Your Child's Vaccines: Measles, Mumps & Rubella (MMR)
MMR Immunization Schedule
Children get the MMR vaccine as a shot in 2 doses:
- at age 12–15 months
- at age 4–6 years
Children traveling outside the United States can get the vaccine as early as 6 months of age. They still should get the routine doses at 12–15 months and 4–6 years of age. If they're staying in an area where disease risk is high, they should get the first dose at 12 months and the second at least 4 weeks later.
Older children also can get the vaccine if they didn't get it when they were younger. Sometimes doctors give MMR in combination with the chickenpox vaccine in a vaccine called MMRV.
The U.S. has had recent outbreaks of mumps and measles. An outbreak is when a disease happens in greater numbers than expected in a particular area. During an outbreak, doctors may recommend a third vaccine dose for some people. If you have questions about vaccinating your family during an outbreak, call your doctor or your state or local health department.
Why Is MMR Recommended?
Measles, mumps, and rubella are infections that can lead to serious illness. Most children who get the MMR vaccine will be protected from the three diseases throughout their lives.
Possible Risks of the MMR Vaccine
Serious problems such as allergic reactions are rare. Mild to moderate side effects can happen. Mild side effects are common and include soreness or redness at the site of the shot, mild rash, or fever. Moderate side effects are rare, and include swollen cheeks, febrile seizures, low platelets (which can cause unusual bleeding or bruising), and mild joint pain (in teenage girls and adult women).
When to Delay or Avoid MMR Immunization
The MMR vaccine is not recommended if your child:
- had a serious allergic reaction to an earlier dose of MMR vaccine, or components of the vaccine, which include gelatin and the antibiotic neomycin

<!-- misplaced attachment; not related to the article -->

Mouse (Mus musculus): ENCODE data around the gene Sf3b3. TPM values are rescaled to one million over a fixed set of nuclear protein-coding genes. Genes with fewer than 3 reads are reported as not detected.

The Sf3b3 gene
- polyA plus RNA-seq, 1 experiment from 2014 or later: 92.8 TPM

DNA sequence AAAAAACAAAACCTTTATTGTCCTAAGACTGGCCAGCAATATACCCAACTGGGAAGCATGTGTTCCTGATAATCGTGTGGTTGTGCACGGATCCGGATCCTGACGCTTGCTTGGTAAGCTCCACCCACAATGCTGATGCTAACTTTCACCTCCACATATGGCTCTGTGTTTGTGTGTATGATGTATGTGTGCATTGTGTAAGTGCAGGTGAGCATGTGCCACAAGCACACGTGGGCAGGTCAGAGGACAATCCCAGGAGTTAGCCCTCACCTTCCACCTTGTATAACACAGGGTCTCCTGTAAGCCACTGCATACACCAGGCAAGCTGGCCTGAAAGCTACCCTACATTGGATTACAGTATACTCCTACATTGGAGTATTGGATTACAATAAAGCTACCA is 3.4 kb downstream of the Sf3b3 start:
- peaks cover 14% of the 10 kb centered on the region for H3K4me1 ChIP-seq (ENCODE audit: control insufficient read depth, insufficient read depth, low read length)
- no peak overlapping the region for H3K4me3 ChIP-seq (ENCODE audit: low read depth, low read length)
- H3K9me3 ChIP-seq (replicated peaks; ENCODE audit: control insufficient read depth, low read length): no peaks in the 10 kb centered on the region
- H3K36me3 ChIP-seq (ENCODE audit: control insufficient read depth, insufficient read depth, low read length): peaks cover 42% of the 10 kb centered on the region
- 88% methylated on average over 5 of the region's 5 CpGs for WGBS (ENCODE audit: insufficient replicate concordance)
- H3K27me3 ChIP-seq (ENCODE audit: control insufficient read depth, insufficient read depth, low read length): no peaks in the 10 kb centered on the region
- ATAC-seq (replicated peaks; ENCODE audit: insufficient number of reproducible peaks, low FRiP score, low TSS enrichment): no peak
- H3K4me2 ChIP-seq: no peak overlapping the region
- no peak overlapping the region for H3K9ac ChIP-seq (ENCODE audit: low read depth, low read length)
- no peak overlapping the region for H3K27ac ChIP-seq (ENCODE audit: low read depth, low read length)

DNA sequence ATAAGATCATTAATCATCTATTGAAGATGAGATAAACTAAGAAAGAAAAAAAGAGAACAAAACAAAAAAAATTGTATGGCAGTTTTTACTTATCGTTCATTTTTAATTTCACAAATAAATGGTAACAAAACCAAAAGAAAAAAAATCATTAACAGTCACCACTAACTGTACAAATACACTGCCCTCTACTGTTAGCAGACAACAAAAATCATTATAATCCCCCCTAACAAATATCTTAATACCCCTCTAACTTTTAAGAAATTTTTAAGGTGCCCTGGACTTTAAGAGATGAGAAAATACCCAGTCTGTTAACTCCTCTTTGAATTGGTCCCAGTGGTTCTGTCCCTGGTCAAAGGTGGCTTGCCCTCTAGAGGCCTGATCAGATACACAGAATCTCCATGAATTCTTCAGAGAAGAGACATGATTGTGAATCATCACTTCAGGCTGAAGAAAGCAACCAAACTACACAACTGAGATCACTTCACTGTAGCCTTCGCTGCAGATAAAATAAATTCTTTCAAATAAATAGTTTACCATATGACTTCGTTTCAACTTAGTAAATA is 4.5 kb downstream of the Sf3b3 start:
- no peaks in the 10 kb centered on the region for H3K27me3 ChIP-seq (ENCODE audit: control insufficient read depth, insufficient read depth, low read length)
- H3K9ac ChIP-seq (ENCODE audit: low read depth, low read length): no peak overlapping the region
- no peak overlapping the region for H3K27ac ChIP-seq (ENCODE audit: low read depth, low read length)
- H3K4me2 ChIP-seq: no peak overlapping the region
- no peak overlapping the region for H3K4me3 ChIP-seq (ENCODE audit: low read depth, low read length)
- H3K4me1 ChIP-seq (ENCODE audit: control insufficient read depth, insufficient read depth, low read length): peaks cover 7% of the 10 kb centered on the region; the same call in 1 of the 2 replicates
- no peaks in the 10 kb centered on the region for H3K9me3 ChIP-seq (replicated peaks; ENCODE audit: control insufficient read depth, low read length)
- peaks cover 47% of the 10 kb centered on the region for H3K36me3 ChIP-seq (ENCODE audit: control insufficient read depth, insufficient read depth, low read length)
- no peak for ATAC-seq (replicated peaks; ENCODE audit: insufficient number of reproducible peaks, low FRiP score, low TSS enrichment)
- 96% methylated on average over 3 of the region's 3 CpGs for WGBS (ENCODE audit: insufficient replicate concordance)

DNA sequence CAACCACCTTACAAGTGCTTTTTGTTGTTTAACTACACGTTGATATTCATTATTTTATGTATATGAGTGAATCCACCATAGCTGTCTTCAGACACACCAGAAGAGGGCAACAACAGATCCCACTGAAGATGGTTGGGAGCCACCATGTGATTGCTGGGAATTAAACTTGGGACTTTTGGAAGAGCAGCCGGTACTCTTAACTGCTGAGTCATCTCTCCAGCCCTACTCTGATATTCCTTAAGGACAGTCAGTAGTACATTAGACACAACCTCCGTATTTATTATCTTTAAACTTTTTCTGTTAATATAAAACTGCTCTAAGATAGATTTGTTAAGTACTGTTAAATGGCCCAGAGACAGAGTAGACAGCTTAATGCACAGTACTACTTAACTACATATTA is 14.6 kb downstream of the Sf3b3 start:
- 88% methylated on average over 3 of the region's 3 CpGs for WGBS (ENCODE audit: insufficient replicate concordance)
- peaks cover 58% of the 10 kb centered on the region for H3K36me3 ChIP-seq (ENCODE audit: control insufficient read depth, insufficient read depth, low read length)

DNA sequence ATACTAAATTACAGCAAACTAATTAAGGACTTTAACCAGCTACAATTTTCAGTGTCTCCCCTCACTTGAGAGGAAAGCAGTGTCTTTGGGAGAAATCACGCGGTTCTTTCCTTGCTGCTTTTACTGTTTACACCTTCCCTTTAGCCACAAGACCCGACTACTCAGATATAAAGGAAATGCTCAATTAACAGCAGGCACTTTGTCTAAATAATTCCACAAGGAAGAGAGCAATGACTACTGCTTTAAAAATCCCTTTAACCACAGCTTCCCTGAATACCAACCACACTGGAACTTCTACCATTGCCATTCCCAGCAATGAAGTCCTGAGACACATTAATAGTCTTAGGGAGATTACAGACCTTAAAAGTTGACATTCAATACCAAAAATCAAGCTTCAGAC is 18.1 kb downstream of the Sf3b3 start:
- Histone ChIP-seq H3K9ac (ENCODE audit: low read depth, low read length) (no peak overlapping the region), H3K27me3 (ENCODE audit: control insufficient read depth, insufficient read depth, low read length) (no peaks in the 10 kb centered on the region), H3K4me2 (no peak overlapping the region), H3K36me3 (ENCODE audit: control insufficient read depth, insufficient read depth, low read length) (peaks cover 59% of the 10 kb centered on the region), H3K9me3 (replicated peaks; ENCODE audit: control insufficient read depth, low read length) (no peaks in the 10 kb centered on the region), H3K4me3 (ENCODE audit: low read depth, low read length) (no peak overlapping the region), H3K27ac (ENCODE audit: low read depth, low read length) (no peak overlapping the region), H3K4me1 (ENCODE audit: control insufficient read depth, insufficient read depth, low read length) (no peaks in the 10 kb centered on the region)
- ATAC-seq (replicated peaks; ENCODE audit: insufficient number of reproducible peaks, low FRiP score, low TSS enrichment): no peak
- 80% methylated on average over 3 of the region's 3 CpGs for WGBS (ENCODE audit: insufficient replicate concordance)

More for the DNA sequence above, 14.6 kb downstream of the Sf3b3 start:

- has a disorder that affects the immune system (such as cancer)
- is taking steroids or another medicine that weakens the immune system
- is getting chemotherapy or radiation therapy
- has a sibling or parent who was diagnosed with an immune system problem
Talk to your doctor about whether the vaccine is a good idea if your child:
- is currently sick. But simple colds or other minor illnesses should not prevent immunization.
- has gotten any other vaccines in the past month, or recently got blood products (such as from a transfusion), as some can interfere with how well the MMR vaccine will work
- has ever had a low platelet count
- has tuberculosis
Your doctor may decide that the benefits of vaccinating your child outweigh the possible risks.
Pregnant women should not get the MMR vaccine until after childbirth.
Caring for Your Child After MMR Immunization
If your child develops a rash without other symptoms, no treatment is needed. The rash should go away in several days. Check with your doctor to see if you can give either acetaminophen or ibuprofen for pain or fever and to find out the appropriate dose.
When Should I Call the Doctor?
Call your doctor if:
- You aren't sure if the vaccine should be postponed or avoided.
- There are problems after the immunization.
How Vaccines Help
Vaccines keep millions of people healthy each year by preparing the body to fight illness. Learn how vaccines help and get answers to your biggest questions about vaccines.
- Rubella (German Measles)
- Your Child's Immunizations
- Common Questions About Vaccines
- How Vaccines Help (Video)
- Immunization Schedule